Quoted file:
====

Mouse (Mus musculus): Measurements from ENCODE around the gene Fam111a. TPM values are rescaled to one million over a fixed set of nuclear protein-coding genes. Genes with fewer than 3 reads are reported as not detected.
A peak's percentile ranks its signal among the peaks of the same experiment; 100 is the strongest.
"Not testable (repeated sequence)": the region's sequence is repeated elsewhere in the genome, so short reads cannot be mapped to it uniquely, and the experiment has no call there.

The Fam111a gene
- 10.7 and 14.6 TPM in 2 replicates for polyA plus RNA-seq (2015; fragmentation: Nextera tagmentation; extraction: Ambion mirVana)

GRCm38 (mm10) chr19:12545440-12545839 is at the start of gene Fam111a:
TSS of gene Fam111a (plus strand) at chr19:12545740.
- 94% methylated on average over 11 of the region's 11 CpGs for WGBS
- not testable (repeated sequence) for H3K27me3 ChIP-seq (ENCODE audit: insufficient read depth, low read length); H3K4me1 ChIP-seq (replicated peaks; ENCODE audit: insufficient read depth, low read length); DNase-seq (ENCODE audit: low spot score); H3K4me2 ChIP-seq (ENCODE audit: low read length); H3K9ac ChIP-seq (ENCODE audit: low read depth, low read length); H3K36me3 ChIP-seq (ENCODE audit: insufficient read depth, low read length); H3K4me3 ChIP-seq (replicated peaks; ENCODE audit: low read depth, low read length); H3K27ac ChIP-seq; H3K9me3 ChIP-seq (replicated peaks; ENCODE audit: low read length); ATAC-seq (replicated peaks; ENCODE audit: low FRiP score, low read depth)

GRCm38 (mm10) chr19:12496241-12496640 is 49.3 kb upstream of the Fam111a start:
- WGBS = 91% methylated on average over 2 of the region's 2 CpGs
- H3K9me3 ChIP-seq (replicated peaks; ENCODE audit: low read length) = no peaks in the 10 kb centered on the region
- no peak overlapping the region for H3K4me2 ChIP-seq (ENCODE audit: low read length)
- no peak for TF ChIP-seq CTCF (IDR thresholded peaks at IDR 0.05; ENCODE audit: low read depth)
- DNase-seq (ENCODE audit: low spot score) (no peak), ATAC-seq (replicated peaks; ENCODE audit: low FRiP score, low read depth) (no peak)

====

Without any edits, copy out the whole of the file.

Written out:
Mouse (Mus musculus): Measurements from ENCODE around the gene Fam111a. TPM values are rescaled to one million over a fixed set of nuclear protein-coding genes. Genes with fewer than 3 reads are reported as not detected.
A peak's percentile ranks its signal among the peaks of the same experiment; 100 is the strongest.
"Not testable (repeated sequence)": the region's sequence is repeated elsewhere in the genome, so short reads cannot be mapped to it uniquely, and the experiment has no call there.

The Fam111a gene
- 10.7 and 14.6 TPM in 2 replicates for polyA plus RNA-seq (2015; fragmentation: Nextera tagmentation; extraction: Ambion mirVana)

GRCm38 (mm10) chr19:12545440-12545839 is at the start of gene Fam111a:
TSS of gene Fam111a (plus strand) at chr19:12545740.
- 94% methylated on average over 11 of the region's 11 CpGs for WGBS
- not testable (repeated sequence) for H3K27me3 ChIP-seq (ENCODE audit: insufficient read depth, low read length); H3K4me1 ChIP-seq (replicated peaks; ENCODE audit: insufficient read depth, low read length); DNase-seq (ENCODE audit: low spot score); H3K4me2 ChIP-seq (ENCODE audit: low read length); H3K9ac ChIP-seq (ENCODE audit: low read depth, low read length); H3K36me3 ChIP-seq (ENCODE audit: insufficient read depth, low read length); H3K4me3 ChIP-seq (replicated peaks; ENCODE audit: low read depth, low read length); H3K27ac ChIP-seq; H3K9me3 ChIP-seq (replicated peaks; ENCODE audit: low read length); ATAC-seq (replicated peaks; ENCODE audit: low FRiP score, low read depth)

GRCm38 (mm10) chr19:12496241-12496640 is 49.3 kb upstream of the Fam111a start:
- WGBS = 91% methylated on average over 2 of the region's 2 CpGs
- H3K9me3 ChIP-seq (replicated peaks; ENCODE audit: low read length) = no peaks in the 10 kb centered on the region
- no peak overlapping the region for H3K4me2 ChIP-seq (ENCODE audit: low read length)
- no peak for TF ChIP-seq CTCF (IDR thresholded peaks at IDR 0.05; ENCODE audit: low read depth)
- DNase-seq (ENCODE audit: low spot score) (no peak), ATAC-seq (replicated peaks; ENCODE audit: low FRiP score, low read depth) (no peak)